Wednesday, March 11, 2009

A break from our regularly-scheduled program.

I've regrettably relied on many outlets of American media to make me feel "home" in some way, and This American Life has never failed to reaffirm my gratefulness for the sort of programming our government (and, in larger part, wealthy donors) creates for its citizens.

Although TAL generally provides me with the sorts of poignant, important, relevant programming I crave, a few weeks ago Ira & Co. aired a show titled "Somewhere Out There": a celebration of the idea that there's one (or, in the practical calculations of one contributor, 100,000) person out there for each of us. As much as my rational side rejects this idea, I still, as an indoctrinated slave of popular love narratives, believe this is partially true.

But that's not the point.

The point is this: sandwiched between a lovely anecdote about a Midwestern man who recklessly pursued his now-wife in Tianjin in the 90s and a comedy sketch by a guy about being his girlfriend's other boyfriend was a piece about two transgendered girls who met at a trans family conference last year.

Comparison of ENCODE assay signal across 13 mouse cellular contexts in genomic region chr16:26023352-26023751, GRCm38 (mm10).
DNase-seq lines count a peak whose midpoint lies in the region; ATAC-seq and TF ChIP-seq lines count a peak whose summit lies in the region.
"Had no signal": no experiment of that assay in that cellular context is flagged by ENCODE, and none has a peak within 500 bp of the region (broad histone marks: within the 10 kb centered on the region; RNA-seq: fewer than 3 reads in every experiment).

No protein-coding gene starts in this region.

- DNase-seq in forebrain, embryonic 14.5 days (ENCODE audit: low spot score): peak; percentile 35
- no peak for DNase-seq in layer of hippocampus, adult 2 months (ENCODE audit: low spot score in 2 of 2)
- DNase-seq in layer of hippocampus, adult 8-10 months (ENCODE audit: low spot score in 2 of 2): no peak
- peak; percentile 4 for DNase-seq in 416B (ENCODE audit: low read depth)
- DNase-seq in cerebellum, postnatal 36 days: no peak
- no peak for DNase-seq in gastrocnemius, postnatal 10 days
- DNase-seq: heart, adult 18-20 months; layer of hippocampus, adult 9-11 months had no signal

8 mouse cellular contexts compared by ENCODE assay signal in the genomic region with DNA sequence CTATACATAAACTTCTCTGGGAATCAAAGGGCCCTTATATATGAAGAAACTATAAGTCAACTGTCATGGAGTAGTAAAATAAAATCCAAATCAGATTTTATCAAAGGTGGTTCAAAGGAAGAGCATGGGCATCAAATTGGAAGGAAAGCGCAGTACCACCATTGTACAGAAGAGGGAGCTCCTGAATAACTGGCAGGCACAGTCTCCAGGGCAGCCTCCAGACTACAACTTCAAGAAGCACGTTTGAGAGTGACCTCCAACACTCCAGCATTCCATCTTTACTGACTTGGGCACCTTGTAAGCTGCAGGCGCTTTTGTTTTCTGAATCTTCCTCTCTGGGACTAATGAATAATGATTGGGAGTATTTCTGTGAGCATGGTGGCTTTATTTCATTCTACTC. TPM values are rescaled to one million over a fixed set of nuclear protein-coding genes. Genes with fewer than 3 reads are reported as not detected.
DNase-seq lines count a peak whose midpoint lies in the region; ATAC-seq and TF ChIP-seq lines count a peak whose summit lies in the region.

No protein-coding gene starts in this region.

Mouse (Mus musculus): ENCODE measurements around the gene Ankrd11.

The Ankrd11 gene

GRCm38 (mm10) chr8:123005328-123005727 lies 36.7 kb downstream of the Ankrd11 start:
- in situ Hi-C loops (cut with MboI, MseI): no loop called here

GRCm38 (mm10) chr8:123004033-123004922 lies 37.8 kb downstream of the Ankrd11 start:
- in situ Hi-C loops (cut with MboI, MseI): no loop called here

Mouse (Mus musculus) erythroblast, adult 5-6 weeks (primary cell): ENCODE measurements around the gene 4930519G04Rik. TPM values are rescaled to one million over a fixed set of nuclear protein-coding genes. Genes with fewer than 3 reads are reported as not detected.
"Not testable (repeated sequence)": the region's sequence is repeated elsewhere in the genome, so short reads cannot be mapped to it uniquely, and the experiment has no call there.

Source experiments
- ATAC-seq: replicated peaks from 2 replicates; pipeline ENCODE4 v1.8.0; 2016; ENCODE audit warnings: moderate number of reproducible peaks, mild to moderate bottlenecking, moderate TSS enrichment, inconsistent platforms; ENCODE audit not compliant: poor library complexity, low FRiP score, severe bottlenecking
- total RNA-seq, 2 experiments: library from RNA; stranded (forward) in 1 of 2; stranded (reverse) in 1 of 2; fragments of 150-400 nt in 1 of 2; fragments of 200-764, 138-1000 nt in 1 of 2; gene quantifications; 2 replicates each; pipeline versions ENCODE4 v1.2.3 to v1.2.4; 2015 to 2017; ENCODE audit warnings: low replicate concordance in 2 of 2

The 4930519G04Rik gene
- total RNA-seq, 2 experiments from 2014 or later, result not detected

There is so much I don't understand about transgendered psychology and experiences, but this piece touched my mindstrings and heartstrings with equal weight. How telling of our evolution (?) as human beings in the United States that parents would embrace their children's innermost yearnings for self-acceptance by encouraging them to share their experiences with fellow trans kids.

Although I am thankful that I only had to deal with the fact that I'm queer, and although I still have so many questions and un-understandings about the trans community, it really made me pleased to know that no matter how far away from the hegemonic boundaries of an Acceptable Member Of Society one lies, there is a place for each of us.

I cannot emphasize how great it has been to put some distance between myself and the US. When I left Chicago, I knew this experience in China would either open my eyes to the failures of my country in the wake of a more ideal way of life, or it would force me to embrace the limited, though present, "freedoms" and "liberties" I am lucky enough to access. Obviously, the latter has happened (despite how much I have learned about the whys and hows and whats of the workings of the world, with China and the US orbiting around the same pile of money), an inevitability I have come to accept.

I'll never forget approaching the awe-striking Tianjin Olympic Stadium (the home of my new gym) on that cold March twilight, listening to the experiences of two little girls who, through the ridiculously American virtue of individuality, finally found someone who could truly say, "I know how you feel."

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